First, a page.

Immigrants are attracted to the ethnic fellowship and belonging that their religions provide. Immigrant religious congregations are spaces where people of shared ethnicity gather to speak their own language, eat their native foods, celebrate their customs, and holidays (Ebaugh and Chafetz 2000). The buildings of immigrant congregations often resemble the architecture from their homeland and are a physical reminder of their ethnicity. Furthermore, immigrants use religion to pass on their language, traditions, and values to the second-generation (Chen 2006; Joshi 2006; Kurien 1998; Yang 1999a). A growing literature on transnational religion also points out how religions connect immigrants to their countries of origin (Ebaugh and Chafetz 2002; Guest 2005; Levitt 2001, 2003; Menjivar 1999).

Religion as Transformation

These studies are very important in explaining why immigrants are drawn to religion in the United States, but they still did not fully answer Mrs. Chou’s question “What is it about going to the United States that makes people religious?” Immigrants were attracted to religion in the United States for instrumental reasons to build networks, make friends, find support, and preserve traditions. But religion (even inherited religions) did something else in the process—it transformed immigrants. Immigrants used religion to recreate themselves and their communities anew in the United States. Quite literally, the Buddhists and Christians that I studied were “born again” and “awakened” to new selves and new communities through their religious experiences.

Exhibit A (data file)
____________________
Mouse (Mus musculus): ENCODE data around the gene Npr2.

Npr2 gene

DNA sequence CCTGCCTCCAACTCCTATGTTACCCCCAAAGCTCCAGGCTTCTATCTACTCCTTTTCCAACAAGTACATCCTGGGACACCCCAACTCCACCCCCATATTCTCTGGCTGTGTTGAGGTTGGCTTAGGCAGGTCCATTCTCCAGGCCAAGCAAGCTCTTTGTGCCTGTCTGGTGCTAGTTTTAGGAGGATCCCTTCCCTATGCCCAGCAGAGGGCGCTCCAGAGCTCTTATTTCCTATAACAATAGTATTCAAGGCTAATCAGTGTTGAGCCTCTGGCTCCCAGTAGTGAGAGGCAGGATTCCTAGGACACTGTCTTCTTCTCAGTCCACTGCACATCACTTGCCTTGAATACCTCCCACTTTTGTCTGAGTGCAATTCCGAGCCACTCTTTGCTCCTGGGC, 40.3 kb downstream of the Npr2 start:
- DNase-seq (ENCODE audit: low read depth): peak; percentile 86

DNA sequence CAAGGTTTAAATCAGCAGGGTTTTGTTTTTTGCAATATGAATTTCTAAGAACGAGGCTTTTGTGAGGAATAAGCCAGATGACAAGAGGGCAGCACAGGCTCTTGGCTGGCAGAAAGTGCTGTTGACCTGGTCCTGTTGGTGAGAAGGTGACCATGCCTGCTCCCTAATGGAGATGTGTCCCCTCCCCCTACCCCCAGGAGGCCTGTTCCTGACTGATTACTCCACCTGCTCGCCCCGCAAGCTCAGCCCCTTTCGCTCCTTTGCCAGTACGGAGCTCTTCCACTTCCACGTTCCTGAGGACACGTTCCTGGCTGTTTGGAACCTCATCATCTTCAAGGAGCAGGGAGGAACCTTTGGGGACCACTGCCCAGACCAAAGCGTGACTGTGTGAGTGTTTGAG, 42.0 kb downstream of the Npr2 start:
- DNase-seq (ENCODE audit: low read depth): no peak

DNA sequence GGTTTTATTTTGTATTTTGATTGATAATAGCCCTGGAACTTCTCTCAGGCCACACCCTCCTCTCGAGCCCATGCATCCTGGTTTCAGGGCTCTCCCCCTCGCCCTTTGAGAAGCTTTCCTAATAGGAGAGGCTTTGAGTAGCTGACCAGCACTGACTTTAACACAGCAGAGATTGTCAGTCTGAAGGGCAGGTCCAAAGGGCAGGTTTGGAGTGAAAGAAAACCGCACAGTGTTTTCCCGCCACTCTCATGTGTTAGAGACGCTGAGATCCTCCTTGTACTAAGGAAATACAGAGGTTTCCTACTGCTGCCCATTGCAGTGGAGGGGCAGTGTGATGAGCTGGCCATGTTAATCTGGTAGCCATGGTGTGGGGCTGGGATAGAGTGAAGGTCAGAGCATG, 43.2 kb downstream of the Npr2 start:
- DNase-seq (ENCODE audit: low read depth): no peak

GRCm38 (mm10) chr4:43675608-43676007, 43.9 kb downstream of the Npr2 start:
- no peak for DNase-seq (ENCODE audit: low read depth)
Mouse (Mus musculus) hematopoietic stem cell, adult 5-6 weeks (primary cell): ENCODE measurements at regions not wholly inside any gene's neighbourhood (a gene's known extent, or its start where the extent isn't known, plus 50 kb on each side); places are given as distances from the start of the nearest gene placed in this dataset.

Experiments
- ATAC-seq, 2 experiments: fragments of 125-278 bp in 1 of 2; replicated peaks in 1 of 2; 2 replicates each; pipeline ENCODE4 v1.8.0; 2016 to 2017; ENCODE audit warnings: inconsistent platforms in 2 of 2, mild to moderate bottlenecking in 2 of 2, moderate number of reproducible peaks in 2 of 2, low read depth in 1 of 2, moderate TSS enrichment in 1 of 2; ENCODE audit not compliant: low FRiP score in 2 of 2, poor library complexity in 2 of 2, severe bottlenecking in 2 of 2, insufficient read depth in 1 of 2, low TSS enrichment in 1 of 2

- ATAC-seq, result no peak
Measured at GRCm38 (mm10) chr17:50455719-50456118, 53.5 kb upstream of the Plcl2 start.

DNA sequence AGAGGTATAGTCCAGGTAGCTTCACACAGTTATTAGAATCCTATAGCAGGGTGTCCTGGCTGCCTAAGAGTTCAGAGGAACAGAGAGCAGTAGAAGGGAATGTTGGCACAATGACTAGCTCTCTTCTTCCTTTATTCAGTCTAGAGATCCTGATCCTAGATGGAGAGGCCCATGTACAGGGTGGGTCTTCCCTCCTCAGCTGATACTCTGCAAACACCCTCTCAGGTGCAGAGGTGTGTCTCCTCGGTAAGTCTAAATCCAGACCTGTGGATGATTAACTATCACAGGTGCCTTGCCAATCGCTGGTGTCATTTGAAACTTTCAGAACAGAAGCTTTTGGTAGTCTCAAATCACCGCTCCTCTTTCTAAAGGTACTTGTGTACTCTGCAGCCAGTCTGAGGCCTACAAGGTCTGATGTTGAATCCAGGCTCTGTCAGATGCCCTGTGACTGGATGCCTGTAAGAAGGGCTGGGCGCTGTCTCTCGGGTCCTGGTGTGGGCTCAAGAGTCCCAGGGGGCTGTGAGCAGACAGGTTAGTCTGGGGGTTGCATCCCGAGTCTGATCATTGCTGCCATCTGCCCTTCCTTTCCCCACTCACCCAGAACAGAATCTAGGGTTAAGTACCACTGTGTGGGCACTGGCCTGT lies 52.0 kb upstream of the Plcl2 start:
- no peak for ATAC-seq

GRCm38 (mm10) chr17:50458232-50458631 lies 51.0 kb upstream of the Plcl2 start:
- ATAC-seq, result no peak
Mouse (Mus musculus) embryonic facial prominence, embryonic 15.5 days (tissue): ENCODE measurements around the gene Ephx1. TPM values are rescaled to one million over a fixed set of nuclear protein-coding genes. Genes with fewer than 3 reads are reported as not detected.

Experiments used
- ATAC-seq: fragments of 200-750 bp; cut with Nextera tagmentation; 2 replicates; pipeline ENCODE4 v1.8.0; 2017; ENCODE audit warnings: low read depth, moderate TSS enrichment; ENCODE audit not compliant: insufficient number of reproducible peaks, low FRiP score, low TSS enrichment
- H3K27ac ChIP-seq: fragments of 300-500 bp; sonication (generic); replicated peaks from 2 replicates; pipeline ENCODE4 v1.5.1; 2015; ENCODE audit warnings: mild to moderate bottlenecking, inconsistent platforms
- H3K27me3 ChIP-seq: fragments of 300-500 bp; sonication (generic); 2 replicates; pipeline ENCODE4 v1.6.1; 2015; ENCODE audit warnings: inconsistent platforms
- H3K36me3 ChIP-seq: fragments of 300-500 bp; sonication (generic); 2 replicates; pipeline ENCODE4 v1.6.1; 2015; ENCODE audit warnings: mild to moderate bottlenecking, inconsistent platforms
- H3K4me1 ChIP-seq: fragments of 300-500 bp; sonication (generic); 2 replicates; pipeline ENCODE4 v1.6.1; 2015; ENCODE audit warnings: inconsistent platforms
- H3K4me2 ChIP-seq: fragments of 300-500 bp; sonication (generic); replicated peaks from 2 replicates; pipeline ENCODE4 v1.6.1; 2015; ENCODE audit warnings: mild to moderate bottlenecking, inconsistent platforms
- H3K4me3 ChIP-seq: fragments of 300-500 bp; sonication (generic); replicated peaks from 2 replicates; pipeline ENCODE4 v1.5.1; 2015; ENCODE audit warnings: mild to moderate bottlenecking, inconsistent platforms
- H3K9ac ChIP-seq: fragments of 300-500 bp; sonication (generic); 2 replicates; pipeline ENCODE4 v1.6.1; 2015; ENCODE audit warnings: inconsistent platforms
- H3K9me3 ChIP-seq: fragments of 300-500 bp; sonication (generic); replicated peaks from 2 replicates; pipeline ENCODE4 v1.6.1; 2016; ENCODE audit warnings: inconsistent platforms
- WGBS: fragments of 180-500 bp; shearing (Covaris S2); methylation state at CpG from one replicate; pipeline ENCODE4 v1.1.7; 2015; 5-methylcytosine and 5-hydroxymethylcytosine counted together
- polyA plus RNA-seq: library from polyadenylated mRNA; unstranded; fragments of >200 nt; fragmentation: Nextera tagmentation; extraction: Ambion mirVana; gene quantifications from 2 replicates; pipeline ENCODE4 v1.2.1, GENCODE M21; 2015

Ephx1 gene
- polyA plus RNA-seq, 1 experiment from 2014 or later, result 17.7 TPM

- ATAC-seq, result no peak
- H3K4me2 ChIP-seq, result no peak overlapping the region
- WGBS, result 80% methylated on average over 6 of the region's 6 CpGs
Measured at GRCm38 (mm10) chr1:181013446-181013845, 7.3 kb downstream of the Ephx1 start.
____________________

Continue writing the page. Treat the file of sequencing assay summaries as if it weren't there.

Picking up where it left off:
Immigrants may gravitate toward immigrant religions because of the ethnic fellowship, but from what I observed, being religious was also not easy, and required sacrifice and commitment. As Mrs. Chou printed out, “awakening” to a new self and new community could mean casting off old ones. Becoming Christian or Buddhist was not the same as joining another ethnic organization. For several Buddhists and Christians, their religion created tension between them and their spouses, parents, and in-laws. Because Protestant Christianity prohibits ancestral veneration, Taiwanese converts to evangelical Christianity risked severing family relationships through conversion. And indeed, many suffered these consequences in the act of conversion. Buddhists, who were rediscovering an inherited tradition, similarly expressed feelings of social ostracism from family and friends who considered Buddhism backward and superstitious.